Across a river
We are on the road at 7.30am this morning. It looks a beautiful day, the sun is shining and the sky is blue. We’re heading south west towards the Namib Naukluft National Park, home to the world’s tallest sand dunes. Just outside Windhoek we’re obliged to stop at a weighbridge. All commercial vehicles including motorcoaches must stop and there are maximum weight limits we must not exceed. Having loaded the luggage this morning, Uanee and August are slightly worried we’ll pass the test! Fortunately it is early and the weighbridge staff has not yet opened up. We continue without being weighed.
At a small town called Rehoboth we make a brief toilet stop at a petrol station. Shortly after this we turn west and on to a gravel road for the first time. To start with it is fairly smooth. Then there are a few more bumps. We slowly get used to it. About half-an-hour before our lunch stop it starts to rain. Yes, rain! It hardly ever rains in Namibia and it is very rare to get rain as late as April. The downpour stops quite quickly and by the time we arrive at Solitaire for lunch the skies are clear again ... although we can see dark clouds in the distance.
Solitaire is a lodge, restaurant, bakery, shop and petrol station in the middle of nowhere. We enjoy Oryx stew, vegetables and salad, plus some Solitaire apple pie made famous by the original baker, Mr Moose MacGregor. Sadly Moose is no longer with us, although he is buried in the lodge car park. You think we’re joking?!
After lunch we continue our journey towards Sossusvlei Lodge. However 10 minutes down the road we can see a traffic block in the distance ahead. By traffic block we do not mean a jam on the M25, but we can see at least 10 cars. Uanee and August know immediately what the problem is. The road crosses a dry river bed, except that this afternoon it is not dry. In fact it is flowing fast and furious! Cars have no chance to cross, even a 4WD might have a challenge. A high deck truck crosses successfully but it is a very bouncy journey indeed! We decide to wait and hope the river activity subsides. In the meantime we enjoy watching people arriving and deciding whether to give it a go. An “overland” style truck full of youngsters arrives and the driver takes his vehicle across empty. His guests have to wade through deep water. They emerge covered in brown mud. Richard and Dawn decide against this plan.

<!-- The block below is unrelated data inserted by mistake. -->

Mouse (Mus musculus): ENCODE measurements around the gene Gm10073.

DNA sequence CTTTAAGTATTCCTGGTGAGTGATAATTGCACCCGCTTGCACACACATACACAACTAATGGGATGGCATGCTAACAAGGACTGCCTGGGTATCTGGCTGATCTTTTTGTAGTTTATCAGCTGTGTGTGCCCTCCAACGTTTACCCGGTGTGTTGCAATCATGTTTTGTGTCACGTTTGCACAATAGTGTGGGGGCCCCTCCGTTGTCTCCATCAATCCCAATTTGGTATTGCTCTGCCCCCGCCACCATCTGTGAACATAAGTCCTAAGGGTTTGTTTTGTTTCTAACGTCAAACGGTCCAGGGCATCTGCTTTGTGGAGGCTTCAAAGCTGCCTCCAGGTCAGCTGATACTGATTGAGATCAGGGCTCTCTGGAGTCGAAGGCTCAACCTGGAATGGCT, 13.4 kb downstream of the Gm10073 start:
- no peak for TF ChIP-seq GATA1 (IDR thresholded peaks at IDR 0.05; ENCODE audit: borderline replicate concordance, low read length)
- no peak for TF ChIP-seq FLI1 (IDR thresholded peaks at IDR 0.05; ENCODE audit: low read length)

Nearby there is a nice lodge that Richard inspected 6 years ago. You never know when your research comes in handy do you? We drive there and chill out while Uanee keeps an eye on the river. Tea and coffee, beer and juices are served in the lodge garden. An hour later we receive a message that it is OK to attempt a crossing. We head back to the river. As we approach an experienced truck driver gets stuck in the middle of the river. He is towed out and tries again, this time successfully. August, our driver prepares us! Seat belts on please! All loose items stowed! Ready, set, go! Naturally, August’s experience shines through. He has carefully chosen his route through the water and to be honest we hardly feel the bumps. Locals on either side of the river bed applaud and wave. We wave back as though we had no doubts whatsoever.
Quite an adventure!